“How did you know about the sonar part?”
“They started practicing in the lake below our house. I also happened to be present when the engineers from Supermarine were talking with Ivan. They may have assumed that I already knew.”
“Okay. How do you see the situation?”
“I don’t think you’ll find much just searching ocean. It’s ships that attract submarines and torpedoes. If you circle over a ship entering dangerous waters, you’ll either scare away the sub and save the ship or get a chance to attack the sub.”
Liz wondered why she hadn’t thought of something so obvious. She then said,
“We’ve already been told that a sub is most vulnerable on the surface at sunrise when it’s looking for ships to attack.”
“The chances are great that, if it did see a ship, it would have to use its surface speed to get into position well ahead of the ship in order to get a good angle of attack. Only then could it submerge.”
“According to plan, we’ll already be at altitude in darkness, and will be gliding down out of the sun’s rays as it rises.”
“Apart from not being able to see into the sun, the U-boat officers will be heavily focused on their target.”
“Viv told me that the easiest time to shoot down a fighter is when it’s engaged in shooting down someone else.”
“Easy to understand why.”
In further discussion, it emerged that there might be a trade-off between protecting the ship, possibly their own ship, and sinking a U-boat. In view of what Ivan had said, there was hardly any question. Liz explained the matter to Henry, who replied, “Even apart from that, the sinking of a U-boat would save the ships that it would otherwise sink.”
There was nothing like some straight-forward logic to resolve a moral problem.
It was later, when Sheila was flying the Walrus, that she asked Liz, “When are we going to fly at night?”
Sitting in the co-pilot’s seat and looking down at the coast-line, Liz considered briefly. One didn’t want beginning pilots flying at night, but they had surely reached the point where they could. She replied, “It’s time to start. We’ll have to get some approach lights for the airstrip.”
As always with Ivan, the lights picking out the airstrip quickly appeared. They then transitioned into night flying by taking off in darkness before dawn, and then landing an hour or so afterwards. In between, they familiarized themselves with the look of the coastline at night, and also searched for ships.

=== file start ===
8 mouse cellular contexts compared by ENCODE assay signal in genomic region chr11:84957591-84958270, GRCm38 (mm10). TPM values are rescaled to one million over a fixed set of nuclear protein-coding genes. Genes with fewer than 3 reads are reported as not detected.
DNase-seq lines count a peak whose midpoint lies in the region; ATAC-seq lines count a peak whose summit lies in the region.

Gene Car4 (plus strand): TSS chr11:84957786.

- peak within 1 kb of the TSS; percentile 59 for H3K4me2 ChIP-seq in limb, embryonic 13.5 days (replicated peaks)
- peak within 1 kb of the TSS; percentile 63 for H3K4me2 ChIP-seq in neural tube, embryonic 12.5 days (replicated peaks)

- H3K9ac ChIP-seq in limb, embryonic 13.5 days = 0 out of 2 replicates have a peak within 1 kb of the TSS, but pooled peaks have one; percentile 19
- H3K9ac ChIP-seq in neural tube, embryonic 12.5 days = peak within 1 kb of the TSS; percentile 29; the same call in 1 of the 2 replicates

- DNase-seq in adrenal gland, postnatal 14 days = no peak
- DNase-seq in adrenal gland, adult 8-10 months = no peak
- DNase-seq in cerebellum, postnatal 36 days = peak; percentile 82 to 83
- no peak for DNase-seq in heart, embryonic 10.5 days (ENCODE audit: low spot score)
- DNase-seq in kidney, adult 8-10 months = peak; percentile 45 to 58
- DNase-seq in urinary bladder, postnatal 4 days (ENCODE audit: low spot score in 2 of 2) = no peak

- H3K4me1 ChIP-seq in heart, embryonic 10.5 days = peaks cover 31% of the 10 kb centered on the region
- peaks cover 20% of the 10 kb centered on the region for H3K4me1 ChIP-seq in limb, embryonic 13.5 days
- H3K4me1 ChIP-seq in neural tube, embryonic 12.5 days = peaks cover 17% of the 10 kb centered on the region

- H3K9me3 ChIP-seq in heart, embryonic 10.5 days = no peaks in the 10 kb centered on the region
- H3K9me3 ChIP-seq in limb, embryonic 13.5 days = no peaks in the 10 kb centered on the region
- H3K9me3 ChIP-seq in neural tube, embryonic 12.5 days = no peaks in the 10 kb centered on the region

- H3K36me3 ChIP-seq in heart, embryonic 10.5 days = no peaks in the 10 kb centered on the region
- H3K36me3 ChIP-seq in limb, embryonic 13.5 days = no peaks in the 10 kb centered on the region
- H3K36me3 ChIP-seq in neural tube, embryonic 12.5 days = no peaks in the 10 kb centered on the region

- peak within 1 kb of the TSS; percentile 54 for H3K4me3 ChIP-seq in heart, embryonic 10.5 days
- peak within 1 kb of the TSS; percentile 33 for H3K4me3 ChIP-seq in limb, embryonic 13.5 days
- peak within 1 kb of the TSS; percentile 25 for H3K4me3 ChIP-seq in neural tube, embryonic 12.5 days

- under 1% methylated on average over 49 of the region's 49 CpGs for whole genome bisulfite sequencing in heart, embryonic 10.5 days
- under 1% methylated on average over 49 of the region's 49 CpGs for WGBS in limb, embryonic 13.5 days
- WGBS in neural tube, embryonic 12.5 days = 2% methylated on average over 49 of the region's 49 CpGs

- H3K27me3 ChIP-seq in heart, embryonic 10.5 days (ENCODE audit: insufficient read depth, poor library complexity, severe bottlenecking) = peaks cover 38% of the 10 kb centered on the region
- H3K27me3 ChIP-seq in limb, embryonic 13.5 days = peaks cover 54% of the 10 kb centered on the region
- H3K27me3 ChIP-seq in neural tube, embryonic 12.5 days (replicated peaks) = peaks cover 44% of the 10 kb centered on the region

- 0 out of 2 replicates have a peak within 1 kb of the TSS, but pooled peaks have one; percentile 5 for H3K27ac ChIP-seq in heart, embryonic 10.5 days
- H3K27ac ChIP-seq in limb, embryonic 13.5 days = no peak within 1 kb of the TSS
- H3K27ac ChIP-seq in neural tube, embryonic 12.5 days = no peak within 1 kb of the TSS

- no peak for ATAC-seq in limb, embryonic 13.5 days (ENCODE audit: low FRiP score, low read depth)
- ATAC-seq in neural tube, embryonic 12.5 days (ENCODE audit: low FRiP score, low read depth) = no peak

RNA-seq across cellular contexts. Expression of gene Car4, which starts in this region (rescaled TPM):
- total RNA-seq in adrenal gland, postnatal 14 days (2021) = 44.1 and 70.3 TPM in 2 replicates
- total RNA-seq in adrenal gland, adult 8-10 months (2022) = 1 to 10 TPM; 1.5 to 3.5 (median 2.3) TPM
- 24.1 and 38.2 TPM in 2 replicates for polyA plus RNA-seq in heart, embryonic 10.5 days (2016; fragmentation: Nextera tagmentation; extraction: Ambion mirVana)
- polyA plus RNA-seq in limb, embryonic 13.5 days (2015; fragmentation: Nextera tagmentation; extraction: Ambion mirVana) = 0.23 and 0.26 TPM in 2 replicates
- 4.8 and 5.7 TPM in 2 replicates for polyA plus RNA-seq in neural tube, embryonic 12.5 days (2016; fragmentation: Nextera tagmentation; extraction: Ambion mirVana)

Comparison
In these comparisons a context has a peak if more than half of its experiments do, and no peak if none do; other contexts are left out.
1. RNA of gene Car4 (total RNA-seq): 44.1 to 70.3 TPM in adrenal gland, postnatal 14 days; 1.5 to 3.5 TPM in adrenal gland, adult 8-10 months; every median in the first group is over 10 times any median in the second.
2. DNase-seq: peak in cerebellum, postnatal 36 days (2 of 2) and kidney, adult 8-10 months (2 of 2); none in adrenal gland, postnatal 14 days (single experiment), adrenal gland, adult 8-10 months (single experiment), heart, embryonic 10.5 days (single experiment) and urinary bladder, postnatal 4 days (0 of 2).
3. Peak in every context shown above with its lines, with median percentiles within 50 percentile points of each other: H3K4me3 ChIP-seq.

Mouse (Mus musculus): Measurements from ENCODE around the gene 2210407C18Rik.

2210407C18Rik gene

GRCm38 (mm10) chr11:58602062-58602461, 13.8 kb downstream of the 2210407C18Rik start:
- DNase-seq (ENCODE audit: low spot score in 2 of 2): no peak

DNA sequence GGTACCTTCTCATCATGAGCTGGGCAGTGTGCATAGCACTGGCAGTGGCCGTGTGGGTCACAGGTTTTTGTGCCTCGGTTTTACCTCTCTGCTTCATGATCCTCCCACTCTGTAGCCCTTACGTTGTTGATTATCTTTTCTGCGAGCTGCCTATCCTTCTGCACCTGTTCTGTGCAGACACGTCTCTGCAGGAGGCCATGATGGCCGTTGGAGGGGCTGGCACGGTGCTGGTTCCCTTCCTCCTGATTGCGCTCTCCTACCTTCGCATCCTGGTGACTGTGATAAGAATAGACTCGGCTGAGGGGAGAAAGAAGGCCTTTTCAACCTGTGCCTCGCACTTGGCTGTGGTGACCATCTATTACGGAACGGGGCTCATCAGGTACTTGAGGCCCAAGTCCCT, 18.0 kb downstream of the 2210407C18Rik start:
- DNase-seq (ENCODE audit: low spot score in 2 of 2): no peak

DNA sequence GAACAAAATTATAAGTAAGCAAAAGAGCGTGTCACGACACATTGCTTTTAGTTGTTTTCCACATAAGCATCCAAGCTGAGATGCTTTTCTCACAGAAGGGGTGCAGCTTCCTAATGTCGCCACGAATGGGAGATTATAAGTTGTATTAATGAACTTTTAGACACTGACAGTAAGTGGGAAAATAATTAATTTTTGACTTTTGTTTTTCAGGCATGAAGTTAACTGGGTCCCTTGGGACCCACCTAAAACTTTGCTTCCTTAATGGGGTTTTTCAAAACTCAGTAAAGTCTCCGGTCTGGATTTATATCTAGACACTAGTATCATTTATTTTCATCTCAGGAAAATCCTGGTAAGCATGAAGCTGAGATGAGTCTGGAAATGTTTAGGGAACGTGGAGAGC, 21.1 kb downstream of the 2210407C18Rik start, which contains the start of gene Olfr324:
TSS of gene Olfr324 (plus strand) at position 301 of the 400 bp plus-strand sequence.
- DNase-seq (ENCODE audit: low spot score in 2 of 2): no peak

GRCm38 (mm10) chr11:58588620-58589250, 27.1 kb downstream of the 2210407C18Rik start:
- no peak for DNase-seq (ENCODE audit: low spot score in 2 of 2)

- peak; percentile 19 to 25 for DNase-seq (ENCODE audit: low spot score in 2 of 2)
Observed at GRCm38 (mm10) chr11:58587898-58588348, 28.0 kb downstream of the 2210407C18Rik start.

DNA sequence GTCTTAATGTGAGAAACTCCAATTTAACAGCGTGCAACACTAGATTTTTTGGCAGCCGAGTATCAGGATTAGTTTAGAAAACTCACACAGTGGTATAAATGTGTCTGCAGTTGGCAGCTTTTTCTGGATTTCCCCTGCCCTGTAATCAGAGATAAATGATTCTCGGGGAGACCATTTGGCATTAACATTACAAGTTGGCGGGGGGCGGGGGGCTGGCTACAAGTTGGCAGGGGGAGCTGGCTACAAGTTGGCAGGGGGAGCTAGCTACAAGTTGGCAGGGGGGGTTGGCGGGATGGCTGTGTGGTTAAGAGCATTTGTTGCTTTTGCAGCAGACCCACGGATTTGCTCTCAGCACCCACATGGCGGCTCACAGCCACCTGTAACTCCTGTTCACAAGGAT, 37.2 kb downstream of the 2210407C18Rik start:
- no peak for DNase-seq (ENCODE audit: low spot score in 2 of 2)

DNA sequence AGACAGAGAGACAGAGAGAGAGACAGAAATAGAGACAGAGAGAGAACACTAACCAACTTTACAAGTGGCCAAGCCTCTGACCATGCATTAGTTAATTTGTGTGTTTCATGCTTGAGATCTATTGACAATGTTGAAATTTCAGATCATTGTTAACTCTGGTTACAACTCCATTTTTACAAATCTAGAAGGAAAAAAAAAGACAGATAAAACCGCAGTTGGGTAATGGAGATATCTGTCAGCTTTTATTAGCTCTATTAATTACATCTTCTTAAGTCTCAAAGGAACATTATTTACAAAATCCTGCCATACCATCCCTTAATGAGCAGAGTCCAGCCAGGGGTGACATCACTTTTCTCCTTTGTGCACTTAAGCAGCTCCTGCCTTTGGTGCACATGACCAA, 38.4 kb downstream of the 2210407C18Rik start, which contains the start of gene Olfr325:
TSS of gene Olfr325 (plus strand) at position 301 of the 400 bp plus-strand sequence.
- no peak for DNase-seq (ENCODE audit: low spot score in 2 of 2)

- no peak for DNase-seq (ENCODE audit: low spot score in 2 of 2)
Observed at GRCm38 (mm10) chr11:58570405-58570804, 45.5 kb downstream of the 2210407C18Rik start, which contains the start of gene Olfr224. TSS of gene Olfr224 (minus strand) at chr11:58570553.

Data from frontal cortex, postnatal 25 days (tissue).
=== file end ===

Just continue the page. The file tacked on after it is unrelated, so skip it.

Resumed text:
Henry accompanied Liz on a couple of the flights, and he was impressed with the difficulty in locating even fairly brightly lit landmarks. He then asked, “How would you ever find the carrier at night?”
“We’d probably have to shine searchlights in the sky.”
“That would attract U-boats, which we want. But it might also get us torpedoed.”
“Yes. When you say, ‘us’, Henry, does that mean that you’ll be with us?”
“Of course. I’ll see that you’re all well fed.”
“Okay. At any rate, we’ll be safer if we have only the daylight landings we’ve been planning.”
The next step was to practice attacking Lisa’s power boat at sunrise. That would mean getting out on the water much earlier, and Liz was almost sure that Lisa wouldn’t want to get up at four. However, there was a surprise. On the phone, perhaps in the hearing of her husband, Lisa said, “It’s very important that we practice interception at dawn. I won’t want to disturb Peter and the household that early, so I’ll just spend the night on the boat and be ready.”
Liz assumed that Peter lived somewhere on land, and was known to do so by Sir Hugh. However, there would be nothing to keep Peter from spending the occasional night on the boat.
This time, Lisa had on an all-black secret-service-looking outfit when she picked Liz up at the dock and rowed her out to the mooring. Not surprisingly, there was no sign of Peter. It was cold when they got under way, but Liz again wanted to see what it would be like to be attacked by Walrii.